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NPR Politics Podcast: The history of abortion rights in the U.S.


This past September, the NPR Politics podcast put together an episode on the history of abortion rights in the U.S. We listened back to it, given the leaked Supreme Court draft, and it provides some helpful context for this moment. We're going to play part of it now, but we should warn you, you'll hear from people who spoke to NPR in the 1970s about why they got illegal abortions and describe what it was like to undergo the procedure. Here's podcast host Tamara Keith, speaking with legal affairs correspondent Nina Totenberg.


TAMARA KEITH: It has been nearly a half-century since the Supreme Court legalized abortion. That means there is an entire generation - more than a generation - who doesn't know what life was like without legal abortion in the United States. So, Nina, can you take us back to those years leading up to Roe v. Wade?

NINA TOTENBERG: Well, you know, interestingly, abortion was not made illegal until the late 1800s. But by the 1960s, abortion, like childbirth, was really a very safe procedure when performed by a doctor. And women were entering the workforce in large numbers. And to have a child out of wedlock was to make working not only far more difficult, but it was like putting a scarlet letter on your back. It was scandalous. As a result, illegal abortion was becoming a public health problem. The numbers of women who had illegal abortions each year ranged from 200,000 to over a million. I know that's a wide estimate. In 1973, NPR spoke to one of those women who had an illegal abortion. She didn't want her name used.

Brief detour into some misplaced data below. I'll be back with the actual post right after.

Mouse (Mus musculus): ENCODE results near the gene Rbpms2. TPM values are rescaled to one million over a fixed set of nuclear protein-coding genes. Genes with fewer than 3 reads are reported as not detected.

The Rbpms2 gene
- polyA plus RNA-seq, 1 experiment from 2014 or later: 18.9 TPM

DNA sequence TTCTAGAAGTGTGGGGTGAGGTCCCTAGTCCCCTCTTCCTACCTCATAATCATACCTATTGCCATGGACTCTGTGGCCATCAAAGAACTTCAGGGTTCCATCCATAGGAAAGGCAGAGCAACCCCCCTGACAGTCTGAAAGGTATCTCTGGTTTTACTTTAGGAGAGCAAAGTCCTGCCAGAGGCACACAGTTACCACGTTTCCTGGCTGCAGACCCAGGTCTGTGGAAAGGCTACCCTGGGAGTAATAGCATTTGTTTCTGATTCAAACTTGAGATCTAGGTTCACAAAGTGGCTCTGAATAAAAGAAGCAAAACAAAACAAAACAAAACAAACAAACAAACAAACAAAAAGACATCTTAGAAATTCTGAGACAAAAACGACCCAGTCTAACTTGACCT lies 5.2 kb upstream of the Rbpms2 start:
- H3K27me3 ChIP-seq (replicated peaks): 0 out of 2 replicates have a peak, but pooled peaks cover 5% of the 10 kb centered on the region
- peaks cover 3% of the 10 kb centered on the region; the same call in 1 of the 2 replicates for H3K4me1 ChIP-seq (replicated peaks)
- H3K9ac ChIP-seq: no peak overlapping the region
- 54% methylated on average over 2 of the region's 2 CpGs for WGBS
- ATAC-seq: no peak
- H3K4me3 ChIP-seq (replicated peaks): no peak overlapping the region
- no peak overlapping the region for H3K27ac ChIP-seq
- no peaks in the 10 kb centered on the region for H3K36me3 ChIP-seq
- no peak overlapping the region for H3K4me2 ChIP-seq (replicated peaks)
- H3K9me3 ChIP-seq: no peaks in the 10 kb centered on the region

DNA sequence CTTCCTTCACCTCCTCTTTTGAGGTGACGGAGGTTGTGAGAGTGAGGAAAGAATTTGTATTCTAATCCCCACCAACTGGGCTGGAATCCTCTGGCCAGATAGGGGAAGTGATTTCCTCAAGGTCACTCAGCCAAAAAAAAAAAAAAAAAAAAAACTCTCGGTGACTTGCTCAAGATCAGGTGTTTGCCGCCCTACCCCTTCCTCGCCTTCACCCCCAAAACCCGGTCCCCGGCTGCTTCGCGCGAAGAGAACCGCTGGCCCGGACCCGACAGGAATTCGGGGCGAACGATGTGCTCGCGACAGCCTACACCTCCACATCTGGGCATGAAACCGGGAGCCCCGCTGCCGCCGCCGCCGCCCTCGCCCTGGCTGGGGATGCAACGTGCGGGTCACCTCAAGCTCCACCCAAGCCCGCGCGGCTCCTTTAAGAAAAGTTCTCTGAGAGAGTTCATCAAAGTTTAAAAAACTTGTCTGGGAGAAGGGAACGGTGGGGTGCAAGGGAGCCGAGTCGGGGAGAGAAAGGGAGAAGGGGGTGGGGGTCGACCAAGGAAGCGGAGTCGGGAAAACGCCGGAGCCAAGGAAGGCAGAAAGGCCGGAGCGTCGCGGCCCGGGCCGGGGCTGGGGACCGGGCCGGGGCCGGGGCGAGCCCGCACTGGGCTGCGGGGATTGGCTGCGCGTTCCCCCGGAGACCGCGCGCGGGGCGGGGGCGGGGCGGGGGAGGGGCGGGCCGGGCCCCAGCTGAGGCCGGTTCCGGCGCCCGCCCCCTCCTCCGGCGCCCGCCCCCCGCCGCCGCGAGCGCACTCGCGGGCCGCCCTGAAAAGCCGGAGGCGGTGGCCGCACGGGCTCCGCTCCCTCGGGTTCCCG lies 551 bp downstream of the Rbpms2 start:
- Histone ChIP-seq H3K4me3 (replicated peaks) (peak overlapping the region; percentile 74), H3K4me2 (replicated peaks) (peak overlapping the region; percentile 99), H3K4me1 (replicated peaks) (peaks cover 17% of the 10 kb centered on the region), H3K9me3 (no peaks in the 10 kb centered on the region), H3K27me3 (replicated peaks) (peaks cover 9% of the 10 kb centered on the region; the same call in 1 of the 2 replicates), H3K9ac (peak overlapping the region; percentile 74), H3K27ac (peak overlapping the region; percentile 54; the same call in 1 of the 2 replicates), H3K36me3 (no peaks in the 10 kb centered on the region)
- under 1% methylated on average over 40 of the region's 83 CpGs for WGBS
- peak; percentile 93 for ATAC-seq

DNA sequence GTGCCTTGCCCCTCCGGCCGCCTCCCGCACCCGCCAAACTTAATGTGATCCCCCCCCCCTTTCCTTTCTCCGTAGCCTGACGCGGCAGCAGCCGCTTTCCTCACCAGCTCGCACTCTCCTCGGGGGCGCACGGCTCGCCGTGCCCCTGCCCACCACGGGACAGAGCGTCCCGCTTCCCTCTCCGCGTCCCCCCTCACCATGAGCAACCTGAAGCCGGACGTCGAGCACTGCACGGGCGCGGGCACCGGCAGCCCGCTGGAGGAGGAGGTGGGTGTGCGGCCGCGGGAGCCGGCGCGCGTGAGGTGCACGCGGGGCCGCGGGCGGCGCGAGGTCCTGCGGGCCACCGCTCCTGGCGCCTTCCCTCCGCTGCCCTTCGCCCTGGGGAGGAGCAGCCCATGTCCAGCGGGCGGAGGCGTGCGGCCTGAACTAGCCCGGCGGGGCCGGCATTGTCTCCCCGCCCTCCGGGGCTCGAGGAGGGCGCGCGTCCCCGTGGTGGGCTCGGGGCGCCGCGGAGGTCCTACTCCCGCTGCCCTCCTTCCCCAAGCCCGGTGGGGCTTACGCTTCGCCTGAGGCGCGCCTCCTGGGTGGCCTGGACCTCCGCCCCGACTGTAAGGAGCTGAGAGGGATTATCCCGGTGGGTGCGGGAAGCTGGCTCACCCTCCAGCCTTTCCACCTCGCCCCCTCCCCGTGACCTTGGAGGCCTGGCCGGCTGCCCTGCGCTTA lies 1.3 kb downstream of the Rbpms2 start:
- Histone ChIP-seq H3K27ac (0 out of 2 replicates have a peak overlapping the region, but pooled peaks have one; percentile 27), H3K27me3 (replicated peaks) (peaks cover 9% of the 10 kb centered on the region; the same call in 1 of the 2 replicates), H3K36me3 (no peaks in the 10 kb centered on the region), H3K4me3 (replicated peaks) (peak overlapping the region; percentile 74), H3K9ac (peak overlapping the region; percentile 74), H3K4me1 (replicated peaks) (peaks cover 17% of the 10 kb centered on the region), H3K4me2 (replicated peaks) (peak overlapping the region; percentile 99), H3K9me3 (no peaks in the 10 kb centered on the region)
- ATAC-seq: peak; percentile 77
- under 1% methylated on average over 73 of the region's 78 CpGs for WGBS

UNIDENTIFIED PERSON #1: I was very ashamed. But now I see that I was ashamed for many reasons, more than just the things that I had done. In other words, I think I was ashamed because I had nobody to help me. When you have an illegal abortion, all the institutions and all the people which normally support you through a crisis disappear into the mist. And I think this is one of the most damaging things about it because when you make that decision, you are probably as lonely and alone as you will ever be in your whole life.

KEITH: That is a devastating story and not an uncommon one at the time.

TOTENBERG: That's right, Tam. And to talk about how the Roe case came to be at the Supreme Court, I talked to somebody who was actually there at the time.

GEORGE FRAMPTON: Hi, I'm George Frampton. I was a law clerk for Justice Harry Blackmun at the time that the Roe v. Wade case was argued and decided.